Do You Have the Greatest Project Management Ability?
By Dr. James T. Brown
PMP, President of SEBA® Solutions, Inc.
The ability to anticipate is by far the greatest project management ability. Anticipation is an ability that is a culmination of knowledge, experience and skill. The ability to anticipate is not only what separates great project managers from good project managers; it is what separates great from good in most professions. The best hitters in baseball have the ability to anticipate what kind of pitch will be thrown to them and where the ball will be whhen it is time to swing the bat. The best soccer goalies have the ability to anticipate where the ball will be kicked so they can block it. This really comes into play during penalty kicks and this ability to anticipate will determine the goalies success or failure.
What the baseball batter and the soccer goalie have in common is that they cannot be successful trying to cover every possible outcome. The batter cannot possible hit the ball with power and control trying to protect the entire strike zone. He has to limit the strike zone to maximize the chances of getting a hit. The goalie cannot possibly guard the entire net. He has to determine what part of the net he will defend and what part will be left unprotected. The batter and goalie that can most effectively anticipate and plan their response to the future circumstances get the best results. This is also true of project managers.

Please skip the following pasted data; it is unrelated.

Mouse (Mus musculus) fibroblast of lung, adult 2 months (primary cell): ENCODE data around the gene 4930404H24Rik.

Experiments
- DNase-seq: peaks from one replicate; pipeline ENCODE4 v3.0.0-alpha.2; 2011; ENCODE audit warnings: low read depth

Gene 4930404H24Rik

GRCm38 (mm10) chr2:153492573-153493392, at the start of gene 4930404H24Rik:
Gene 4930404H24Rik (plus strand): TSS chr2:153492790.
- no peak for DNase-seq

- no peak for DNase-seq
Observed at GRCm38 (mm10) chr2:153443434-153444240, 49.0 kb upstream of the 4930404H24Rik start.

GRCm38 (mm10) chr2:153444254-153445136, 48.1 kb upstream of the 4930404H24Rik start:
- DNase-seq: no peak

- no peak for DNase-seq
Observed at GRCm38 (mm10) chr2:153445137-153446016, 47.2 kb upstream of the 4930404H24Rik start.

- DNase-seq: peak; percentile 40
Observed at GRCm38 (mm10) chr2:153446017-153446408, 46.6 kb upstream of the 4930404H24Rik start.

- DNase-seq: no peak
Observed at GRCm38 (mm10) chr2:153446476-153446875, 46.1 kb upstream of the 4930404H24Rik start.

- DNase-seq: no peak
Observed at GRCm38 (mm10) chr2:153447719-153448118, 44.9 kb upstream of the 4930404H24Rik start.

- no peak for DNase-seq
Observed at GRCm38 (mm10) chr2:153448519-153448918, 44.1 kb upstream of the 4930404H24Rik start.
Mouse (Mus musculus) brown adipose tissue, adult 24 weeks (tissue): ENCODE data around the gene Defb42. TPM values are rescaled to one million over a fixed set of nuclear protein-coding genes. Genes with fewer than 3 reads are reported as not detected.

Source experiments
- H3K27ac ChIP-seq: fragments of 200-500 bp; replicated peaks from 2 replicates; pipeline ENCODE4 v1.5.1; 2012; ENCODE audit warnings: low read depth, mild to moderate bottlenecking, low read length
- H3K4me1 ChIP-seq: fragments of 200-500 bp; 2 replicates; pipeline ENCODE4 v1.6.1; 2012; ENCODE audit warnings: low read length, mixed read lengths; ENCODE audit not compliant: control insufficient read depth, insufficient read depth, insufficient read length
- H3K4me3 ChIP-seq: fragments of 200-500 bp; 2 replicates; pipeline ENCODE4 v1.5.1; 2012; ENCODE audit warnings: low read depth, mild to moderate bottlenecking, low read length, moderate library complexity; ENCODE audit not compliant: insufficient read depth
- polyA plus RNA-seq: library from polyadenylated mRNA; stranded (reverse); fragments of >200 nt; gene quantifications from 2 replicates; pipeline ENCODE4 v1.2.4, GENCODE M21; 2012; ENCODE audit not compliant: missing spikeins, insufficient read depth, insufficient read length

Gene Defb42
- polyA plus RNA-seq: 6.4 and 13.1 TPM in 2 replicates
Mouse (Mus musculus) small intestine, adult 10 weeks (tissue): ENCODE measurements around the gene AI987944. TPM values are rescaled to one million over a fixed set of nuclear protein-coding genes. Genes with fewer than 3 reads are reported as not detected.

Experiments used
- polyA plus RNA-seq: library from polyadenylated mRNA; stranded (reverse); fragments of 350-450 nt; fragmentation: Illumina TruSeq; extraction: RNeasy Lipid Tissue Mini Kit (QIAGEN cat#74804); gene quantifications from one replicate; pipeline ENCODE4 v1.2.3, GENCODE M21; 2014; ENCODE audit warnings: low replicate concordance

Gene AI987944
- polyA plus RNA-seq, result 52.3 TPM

The challenge of project management is so daunting that the project manager’s ability to anticipate and plan has a direct correlation on their ability to execute. A lot of project management books will state that everything needs to be planned in detail and every risk needs to be covered with a risk plan. This is good in theory and for a very small percentage of projects it is good in practice. However, most project managers live in a world characterized by uncertainty. Uncertain requirements, resources, risks, etc. The role of the project manager is to minimize or eliminate this uncertainty, but it is rare when uncertainty doesn’t exist at significant levels. Therefore the best project managers anticipate. They are able to visualize and plan through the fog. They make aggressive decisions based on what they anticipate. The average and poor performing project manager waits on the fog to clear. They complain or whine constantly about the uncertainty and it becomes an excuse for inaction.
The great project managers anticipate then act. The great baseball hitters sometimes swing and miss wildly. The great soccer goalie sometimes leaps to the wrong end of the net. They make mistakes just like the great performing project manager will make mistakes. To anticipate and act means that you will occasionally make mistakes. Over the course of a project, program or career these mistakes will be small compared to the number of good decisions that were made due to excellent anticipation. The successful project manager is a continual learner, not afraid to make decisions based on what they know to be true and what they anticipate to be true. In part 2 of this article I will talk about how to develop the skill of anticipation.
Copyright SEBA® Solutions, Inc. 2007